Attackers use the C&C server to host the bash or PowerShell dropper script, a Golang-based binary worm, and the XMRig miner deployed to surreptitiously mine for untraceable Monero cryptocurrency on infected devices. Once it manages to compromise one of the targeted servers, it will deploy the loader script (ld.sh for Linux and ld.ps1 for Windows) that drops both the XMRig miner and Golang-based worm binary. The malware will automatically kill itself if it detects that the infected systems are listening on port 52013. If the port is not in use, the worm will open its own network socket.

According to the Intezer security researcher Avigayil Mechtinger: „The fact that the worm’s code is nearly identical for both its PE and ELF malware – and the ELF malware going undetected in VirusTotal – demonstrates that Linux threats are still flying under the radar for most security and detection platforms”.


Do you have thirst for knowledge? There is ten more cybersecurity stories below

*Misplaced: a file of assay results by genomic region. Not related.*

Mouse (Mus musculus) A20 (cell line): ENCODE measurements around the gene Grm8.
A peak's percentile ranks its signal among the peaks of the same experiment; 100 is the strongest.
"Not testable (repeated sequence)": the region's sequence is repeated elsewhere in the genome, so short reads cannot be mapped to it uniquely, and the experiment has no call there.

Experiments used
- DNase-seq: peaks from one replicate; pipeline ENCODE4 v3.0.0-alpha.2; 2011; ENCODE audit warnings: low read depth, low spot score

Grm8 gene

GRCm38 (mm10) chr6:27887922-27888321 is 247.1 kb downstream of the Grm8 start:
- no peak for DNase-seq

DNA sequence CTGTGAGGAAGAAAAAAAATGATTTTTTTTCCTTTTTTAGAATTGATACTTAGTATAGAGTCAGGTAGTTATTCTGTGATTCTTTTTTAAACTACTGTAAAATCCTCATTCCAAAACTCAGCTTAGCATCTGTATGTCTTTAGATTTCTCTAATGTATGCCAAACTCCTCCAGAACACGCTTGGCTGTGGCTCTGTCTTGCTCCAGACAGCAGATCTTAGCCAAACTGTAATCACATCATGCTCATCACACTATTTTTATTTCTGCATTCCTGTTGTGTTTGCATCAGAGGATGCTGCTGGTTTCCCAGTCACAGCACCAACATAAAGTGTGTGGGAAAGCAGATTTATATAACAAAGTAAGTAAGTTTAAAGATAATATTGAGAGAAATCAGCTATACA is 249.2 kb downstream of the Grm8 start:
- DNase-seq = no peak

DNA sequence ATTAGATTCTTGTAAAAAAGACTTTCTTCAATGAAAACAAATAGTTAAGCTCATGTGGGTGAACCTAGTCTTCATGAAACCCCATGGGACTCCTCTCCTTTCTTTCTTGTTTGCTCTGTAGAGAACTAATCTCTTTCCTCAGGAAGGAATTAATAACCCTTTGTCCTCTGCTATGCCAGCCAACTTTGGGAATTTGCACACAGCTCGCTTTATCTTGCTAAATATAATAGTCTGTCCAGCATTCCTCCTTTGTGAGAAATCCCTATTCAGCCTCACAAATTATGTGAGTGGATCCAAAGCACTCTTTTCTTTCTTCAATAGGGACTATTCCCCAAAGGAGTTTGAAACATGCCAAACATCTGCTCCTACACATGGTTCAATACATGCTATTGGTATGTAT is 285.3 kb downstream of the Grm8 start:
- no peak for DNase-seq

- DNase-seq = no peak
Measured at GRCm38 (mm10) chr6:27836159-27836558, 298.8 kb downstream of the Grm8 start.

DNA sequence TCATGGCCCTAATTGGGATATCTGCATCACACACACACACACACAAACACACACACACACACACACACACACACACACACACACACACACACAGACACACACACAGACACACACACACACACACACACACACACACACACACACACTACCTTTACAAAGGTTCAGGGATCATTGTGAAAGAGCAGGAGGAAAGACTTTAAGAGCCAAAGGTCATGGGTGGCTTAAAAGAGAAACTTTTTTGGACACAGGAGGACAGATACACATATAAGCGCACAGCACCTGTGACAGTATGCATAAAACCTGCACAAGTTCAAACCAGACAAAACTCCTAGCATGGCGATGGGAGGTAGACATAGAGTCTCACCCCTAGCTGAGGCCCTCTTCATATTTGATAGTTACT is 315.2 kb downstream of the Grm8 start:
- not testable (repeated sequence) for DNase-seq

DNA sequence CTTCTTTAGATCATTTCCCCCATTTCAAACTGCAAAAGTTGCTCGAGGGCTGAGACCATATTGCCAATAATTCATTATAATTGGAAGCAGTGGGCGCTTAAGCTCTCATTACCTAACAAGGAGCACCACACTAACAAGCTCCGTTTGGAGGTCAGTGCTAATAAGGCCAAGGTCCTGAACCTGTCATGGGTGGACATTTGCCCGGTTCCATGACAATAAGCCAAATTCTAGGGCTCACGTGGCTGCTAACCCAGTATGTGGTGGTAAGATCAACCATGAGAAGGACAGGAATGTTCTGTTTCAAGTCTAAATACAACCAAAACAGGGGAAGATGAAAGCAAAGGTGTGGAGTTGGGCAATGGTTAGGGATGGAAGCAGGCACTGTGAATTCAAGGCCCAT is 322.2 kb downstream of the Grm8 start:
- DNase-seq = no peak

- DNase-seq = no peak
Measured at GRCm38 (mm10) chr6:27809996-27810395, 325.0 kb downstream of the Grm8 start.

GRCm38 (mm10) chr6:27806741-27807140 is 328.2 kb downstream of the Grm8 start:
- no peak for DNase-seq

1. Finland says hackers accessed MPs’ emails accounts (ZDNet)
2. Hackers phish 615,000 login credentials by using Facebook ads (HackRead)
3. Home appliance giant Whirlpool hit in Nefilim ransomware attack (Bleeping Computer)
4. Multi-platform card skimmer found on Shopify, BigCommerce stores (Bleeping Computer)
5. Google: Microsoft Improperly Patched Exploited Windows Vulnerability (Security Week)
6. GitHub-hosted malware calculates Cobalt Strike payload from Imgur pic (Bleeping Computer)
7. Japanese Aerospace Firm Kawasaki Warns of Data Breach (Threat Post
8. Emotet Returns with Updated Modules and New Campaign (Hot for Security)
9. Adobe now shows alerts in Windows 10 to uninstall Flash Player (Bleeping Computer)
10. Italy’s Ho-Mobile database with 2.5m accounts allegedly stolen, sold (HackRead)